Buddha Spiritual Therapy
Mindfulness is the Buddha spiritual path of training the mind to pay attention to the chains of thoughts while making analysis and conclusions based on natural reasoning that flows from the free and keen trained mind. Western researchers and therapists have adopted Buddha mindfulness therapy to help heal satiety cues, emotional and physical cues in a manner guaranteed to help cool down social cues by training the patients to control the mind chains of events.
Purpose of study
Mindfulness as a cognitive therapy tool is intended to change the behavior of the individual by helping the individual with skills to control body perceptions, master over emotions and in psychotherapy to control the manner in which the mind alters behavior. Similarly, spiritual psychotherapy proposes that mindfulness is a core psychological tool to manage stress, anger and pain through a special program called the “Mindfulness-based stress reduction” (MBSR) (Mikulas, 2007). The purpose of the study is to find out if MBSR can help cut down pain, manage stress and anger.
Methods, Subjects, Procedures and Results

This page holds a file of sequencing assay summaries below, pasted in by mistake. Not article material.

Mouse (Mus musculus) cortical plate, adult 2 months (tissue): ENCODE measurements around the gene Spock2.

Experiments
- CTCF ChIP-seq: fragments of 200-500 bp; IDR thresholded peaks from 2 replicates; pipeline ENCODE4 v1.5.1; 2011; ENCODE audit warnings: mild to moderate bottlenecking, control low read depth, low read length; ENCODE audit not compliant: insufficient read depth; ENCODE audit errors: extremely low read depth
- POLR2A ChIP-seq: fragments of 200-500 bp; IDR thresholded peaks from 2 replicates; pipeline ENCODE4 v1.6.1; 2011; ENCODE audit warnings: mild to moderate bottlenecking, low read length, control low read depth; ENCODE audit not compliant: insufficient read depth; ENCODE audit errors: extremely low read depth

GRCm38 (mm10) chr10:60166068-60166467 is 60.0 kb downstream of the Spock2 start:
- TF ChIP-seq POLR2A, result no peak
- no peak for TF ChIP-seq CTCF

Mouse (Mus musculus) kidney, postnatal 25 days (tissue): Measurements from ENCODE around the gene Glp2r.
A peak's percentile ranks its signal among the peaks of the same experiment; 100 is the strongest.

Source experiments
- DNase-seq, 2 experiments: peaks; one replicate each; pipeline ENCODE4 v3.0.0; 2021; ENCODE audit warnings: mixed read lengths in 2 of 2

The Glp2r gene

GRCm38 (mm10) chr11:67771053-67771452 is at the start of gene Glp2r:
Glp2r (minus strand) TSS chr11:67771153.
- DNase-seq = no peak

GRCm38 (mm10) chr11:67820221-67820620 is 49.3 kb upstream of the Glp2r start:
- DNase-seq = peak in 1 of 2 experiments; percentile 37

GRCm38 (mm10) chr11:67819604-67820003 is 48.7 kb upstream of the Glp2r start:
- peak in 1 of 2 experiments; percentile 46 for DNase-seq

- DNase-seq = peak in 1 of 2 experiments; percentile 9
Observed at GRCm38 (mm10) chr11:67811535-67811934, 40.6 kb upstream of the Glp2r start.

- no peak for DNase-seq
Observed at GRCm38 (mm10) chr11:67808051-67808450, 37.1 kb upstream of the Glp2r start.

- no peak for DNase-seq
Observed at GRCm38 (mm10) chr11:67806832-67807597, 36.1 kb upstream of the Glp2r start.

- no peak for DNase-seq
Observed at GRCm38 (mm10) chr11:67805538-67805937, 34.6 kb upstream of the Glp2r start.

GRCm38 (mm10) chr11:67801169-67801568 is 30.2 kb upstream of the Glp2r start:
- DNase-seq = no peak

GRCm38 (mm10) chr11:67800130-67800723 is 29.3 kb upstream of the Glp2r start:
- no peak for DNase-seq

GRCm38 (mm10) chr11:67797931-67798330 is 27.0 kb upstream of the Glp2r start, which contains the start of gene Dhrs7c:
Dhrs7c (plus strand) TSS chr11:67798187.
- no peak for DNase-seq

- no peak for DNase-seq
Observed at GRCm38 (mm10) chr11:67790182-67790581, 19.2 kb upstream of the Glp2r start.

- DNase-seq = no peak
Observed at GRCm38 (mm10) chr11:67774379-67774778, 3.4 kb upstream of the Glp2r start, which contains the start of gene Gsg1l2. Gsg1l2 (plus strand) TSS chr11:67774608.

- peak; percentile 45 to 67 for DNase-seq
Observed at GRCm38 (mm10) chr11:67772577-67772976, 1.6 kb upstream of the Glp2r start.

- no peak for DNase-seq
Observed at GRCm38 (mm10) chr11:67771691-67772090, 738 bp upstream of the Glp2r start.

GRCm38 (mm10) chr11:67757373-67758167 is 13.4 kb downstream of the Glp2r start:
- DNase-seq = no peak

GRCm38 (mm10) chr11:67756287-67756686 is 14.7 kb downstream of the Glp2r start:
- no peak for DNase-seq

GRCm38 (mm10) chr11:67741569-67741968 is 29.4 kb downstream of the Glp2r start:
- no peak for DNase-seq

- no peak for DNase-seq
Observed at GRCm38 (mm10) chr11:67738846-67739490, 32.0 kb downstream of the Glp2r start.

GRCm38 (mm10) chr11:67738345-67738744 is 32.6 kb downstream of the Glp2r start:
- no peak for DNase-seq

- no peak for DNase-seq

Mindful meditation procedure involves a medical class of 30 medical patients who are required to meditate while walking and while sitting. Classes are held for two hours for eight weeks consisting of homework assignments, training stress coping techniques and communication skills. The methods of Buddha Spiritual Therapy include monitoring patient body scans, sensation and breathing techniques. Similarly, patients learn to delimit thoughts as non-catastrophic in order to control the mind. Positive result from 6,000 healthcare practitioners who have undertaken the MBSR indicate enhanced social control upon emotional and mind cues an perceptions that cause anger and stress. Equally, mind training detached the patients from excessive worry and fear. 80% of the ardent student developed their ego and adopted flexible habits, attained an analytic open-minded approach to thoughts and emotions with aim to manage the self to express higher degree of freedom by attaining communication and better listening skills (Mikulas,, 2007).